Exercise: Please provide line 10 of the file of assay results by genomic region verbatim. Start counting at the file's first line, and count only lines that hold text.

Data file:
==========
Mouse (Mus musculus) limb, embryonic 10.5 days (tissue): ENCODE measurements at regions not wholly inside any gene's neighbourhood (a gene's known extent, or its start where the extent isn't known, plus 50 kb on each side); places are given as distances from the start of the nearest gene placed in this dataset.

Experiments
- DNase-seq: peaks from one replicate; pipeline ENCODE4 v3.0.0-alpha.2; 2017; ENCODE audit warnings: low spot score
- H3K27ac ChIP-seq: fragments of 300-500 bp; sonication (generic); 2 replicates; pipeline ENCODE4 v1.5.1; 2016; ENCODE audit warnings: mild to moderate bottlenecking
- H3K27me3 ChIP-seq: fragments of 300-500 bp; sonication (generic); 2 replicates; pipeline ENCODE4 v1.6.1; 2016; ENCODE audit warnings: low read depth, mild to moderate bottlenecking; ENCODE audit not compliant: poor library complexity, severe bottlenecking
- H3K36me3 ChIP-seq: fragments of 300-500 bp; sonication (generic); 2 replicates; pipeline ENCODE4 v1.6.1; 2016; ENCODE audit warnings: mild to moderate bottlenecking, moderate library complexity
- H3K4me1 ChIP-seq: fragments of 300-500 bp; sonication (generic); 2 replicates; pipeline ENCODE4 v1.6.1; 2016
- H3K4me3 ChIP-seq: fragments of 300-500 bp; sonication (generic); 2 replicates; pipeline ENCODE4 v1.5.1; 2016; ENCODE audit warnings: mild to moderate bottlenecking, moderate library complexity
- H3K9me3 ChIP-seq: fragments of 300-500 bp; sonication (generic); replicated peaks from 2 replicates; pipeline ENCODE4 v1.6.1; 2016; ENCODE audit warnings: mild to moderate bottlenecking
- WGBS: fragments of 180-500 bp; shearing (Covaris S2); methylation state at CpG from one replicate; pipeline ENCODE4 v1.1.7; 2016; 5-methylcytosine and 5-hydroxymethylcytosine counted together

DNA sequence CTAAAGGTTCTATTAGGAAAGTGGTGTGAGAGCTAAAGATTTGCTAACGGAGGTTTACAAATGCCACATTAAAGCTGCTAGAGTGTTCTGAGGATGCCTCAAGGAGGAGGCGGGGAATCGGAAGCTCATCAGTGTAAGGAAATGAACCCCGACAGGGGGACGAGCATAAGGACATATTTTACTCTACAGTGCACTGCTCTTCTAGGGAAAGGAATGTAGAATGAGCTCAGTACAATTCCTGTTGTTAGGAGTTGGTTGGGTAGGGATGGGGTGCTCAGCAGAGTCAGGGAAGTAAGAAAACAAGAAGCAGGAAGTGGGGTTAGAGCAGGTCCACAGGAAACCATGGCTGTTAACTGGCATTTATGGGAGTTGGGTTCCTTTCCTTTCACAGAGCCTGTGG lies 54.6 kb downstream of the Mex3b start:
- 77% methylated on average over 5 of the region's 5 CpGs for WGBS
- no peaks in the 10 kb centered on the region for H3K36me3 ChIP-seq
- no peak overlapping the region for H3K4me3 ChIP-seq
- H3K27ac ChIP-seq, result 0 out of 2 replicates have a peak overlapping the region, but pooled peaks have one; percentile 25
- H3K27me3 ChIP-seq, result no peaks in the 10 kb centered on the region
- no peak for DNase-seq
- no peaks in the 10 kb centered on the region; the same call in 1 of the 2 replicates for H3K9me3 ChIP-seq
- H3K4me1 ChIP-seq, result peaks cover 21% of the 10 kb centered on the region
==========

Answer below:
- WGBS: fragments of 180-500 bp; shearing (Covaris S2); methylation state at CpG from one replicate; pipeline ENCODE4 v1.1.7; 2016; 5-methylcytosine and 5-hydroxymethylcytosine counted together